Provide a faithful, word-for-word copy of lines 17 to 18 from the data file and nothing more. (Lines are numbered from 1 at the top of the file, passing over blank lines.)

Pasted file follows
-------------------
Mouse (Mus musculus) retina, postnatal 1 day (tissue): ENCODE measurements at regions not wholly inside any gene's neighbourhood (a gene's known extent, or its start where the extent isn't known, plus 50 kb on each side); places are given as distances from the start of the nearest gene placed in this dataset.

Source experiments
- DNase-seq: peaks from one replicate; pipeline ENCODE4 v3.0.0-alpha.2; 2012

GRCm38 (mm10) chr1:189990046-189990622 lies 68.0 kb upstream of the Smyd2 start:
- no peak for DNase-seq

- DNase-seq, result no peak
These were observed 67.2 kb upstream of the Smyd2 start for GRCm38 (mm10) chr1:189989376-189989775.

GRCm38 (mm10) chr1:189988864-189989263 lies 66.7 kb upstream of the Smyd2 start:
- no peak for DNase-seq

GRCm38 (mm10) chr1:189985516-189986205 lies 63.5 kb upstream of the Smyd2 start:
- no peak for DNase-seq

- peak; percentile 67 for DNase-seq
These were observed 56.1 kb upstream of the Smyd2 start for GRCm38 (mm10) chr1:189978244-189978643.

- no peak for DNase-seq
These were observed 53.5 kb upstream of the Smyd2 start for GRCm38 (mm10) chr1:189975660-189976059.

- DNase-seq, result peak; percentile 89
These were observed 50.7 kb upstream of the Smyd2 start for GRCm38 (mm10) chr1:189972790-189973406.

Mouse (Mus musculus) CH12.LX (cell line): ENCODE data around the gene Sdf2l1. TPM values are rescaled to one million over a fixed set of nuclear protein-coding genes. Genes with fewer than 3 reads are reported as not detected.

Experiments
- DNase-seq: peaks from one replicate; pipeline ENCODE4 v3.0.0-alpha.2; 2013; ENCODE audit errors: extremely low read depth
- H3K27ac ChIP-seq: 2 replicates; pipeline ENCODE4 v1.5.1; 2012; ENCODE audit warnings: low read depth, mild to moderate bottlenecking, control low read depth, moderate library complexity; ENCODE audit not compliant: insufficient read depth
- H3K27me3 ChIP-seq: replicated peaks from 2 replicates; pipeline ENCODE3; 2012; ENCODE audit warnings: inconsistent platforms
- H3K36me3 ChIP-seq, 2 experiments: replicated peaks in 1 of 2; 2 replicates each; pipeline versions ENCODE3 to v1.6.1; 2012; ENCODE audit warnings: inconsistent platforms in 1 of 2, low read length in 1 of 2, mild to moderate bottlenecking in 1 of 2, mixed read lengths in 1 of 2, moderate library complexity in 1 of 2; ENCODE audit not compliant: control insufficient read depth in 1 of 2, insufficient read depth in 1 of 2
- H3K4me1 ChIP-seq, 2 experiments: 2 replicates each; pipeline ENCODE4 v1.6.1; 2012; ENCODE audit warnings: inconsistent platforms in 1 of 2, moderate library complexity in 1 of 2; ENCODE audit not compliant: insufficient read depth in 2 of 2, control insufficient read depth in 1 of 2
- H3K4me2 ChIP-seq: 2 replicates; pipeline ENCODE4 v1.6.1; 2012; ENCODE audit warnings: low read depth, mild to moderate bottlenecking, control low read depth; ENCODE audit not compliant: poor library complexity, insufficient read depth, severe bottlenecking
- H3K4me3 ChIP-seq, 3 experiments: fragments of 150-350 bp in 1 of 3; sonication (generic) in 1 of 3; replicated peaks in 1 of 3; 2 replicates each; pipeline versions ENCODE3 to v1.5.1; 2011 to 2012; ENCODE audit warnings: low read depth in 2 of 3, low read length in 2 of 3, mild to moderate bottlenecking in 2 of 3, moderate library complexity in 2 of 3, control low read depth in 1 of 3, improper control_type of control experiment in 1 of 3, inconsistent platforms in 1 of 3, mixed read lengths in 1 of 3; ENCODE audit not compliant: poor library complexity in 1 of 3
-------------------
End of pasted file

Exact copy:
These were observed 50.7 kb upstream of the Smyd2 start for GRCm38 (mm10) chr1:189972790-189973406.

Mouse (Mus musculus) CH12.LX (cell line): ENCODE data around the gene Sdf2l1. TPM values are rescaled to one million over a fixed set of nuclear protein-coding genes. Genes with fewer than 3 reads are reported as not detected.